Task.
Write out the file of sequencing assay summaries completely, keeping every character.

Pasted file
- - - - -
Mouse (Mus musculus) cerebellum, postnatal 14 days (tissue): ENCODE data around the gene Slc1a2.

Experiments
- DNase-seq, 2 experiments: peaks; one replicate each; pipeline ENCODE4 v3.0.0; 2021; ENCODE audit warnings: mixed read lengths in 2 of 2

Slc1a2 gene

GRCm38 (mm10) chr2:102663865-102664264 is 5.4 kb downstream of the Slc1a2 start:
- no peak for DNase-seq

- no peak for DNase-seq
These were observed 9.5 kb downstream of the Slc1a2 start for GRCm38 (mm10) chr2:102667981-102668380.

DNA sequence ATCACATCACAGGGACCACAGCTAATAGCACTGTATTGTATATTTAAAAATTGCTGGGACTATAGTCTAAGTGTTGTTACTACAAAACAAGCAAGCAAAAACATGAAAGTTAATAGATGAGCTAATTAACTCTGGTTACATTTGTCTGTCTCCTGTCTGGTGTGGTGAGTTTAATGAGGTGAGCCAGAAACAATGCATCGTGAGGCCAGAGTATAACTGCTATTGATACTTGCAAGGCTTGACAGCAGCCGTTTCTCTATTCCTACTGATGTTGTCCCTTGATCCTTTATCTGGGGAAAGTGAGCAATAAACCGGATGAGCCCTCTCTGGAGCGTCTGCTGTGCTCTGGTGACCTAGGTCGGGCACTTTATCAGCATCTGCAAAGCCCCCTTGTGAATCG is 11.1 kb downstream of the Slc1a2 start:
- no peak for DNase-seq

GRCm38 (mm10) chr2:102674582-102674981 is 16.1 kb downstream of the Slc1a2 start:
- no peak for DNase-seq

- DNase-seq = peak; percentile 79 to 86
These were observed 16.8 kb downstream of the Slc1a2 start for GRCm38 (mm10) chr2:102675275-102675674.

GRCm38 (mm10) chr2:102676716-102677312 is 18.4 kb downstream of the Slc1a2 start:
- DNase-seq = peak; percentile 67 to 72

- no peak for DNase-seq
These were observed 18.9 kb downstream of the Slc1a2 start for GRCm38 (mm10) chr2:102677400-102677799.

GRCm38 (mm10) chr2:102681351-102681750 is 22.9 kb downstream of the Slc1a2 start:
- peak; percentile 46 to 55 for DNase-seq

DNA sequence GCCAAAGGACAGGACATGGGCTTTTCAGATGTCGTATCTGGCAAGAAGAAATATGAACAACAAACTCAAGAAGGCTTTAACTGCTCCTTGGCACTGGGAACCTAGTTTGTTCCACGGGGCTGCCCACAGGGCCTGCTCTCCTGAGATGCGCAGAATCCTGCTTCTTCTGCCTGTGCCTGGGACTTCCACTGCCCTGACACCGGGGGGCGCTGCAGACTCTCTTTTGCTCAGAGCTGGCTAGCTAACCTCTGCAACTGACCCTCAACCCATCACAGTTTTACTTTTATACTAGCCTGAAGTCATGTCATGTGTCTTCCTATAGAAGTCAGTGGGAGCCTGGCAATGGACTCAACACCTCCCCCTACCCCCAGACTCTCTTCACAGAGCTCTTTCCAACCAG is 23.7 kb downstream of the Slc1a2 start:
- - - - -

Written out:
Mouse (Mus musculus) cerebellum, postnatal 14 days (tissue): ENCODE data around the gene Slc1a2.

Experiments
- DNase-seq, 2 experiments: peaks; one replicate each; pipeline ENCODE4 v3.0.0; 2021; ENCODE audit warnings: mixed read lengths in 2 of 2

Slc1a2 gene

GRCm38 (mm10) chr2:102663865-102664264 is 5.4 kb downstream of the Slc1a2 start:
- no peak for DNase-seq

- no peak for DNase-seq
These were observed 9.5 kb downstream of the Slc1a2 start for GRCm38 (mm10) chr2:102667981-102668380.

DNA sequence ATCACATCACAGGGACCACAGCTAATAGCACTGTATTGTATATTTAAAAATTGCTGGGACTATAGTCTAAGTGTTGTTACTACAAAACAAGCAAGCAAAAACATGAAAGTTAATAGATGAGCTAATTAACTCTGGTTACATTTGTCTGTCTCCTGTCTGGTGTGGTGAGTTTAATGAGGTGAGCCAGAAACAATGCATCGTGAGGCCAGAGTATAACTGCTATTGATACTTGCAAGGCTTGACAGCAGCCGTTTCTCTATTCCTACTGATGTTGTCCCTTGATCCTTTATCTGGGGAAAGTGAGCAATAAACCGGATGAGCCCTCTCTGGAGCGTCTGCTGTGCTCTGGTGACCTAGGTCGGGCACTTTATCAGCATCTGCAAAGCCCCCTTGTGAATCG is 11.1 kb downstream of the Slc1a2 start:
- no peak for DNase-seq

GRCm38 (mm10) chr2:102674582-102674981 is 16.1 kb downstream of the Slc1a2 start:
- no peak for DNase-seq

- DNase-seq = peak; percentile 79 to 86
These were observed 16.8 kb downstream of the Slc1a2 start for GRCm38 (mm10) chr2:102675275-102675674.

GRCm38 (mm10) chr2:102676716-102677312 is 18.4 kb downstream of the Slc1a2 start:
- DNase-seq = peak; percentile 67 to 72

- no peak for DNase-seq
These were observed 18.9 kb downstream of the Slc1a2 start for GRCm38 (mm10) chr2:102677400-102677799.

GRCm38 (mm10) chr2:102681351-102681750 is 22.9 kb downstream of the Slc1a2 start:
- peak; percentile 46 to 55 for DNase-seq

DNA sequence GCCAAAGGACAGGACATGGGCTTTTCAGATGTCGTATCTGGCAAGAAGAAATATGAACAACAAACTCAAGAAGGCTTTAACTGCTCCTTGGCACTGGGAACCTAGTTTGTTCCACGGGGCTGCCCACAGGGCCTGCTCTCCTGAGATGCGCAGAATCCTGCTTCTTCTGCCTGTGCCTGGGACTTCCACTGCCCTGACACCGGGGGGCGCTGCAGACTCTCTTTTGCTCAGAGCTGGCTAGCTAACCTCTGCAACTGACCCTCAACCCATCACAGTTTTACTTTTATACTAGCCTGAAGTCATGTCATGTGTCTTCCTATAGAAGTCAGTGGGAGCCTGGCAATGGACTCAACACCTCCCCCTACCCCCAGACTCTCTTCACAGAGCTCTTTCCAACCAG is 23.7 kb downstream of the Slc1a2 start: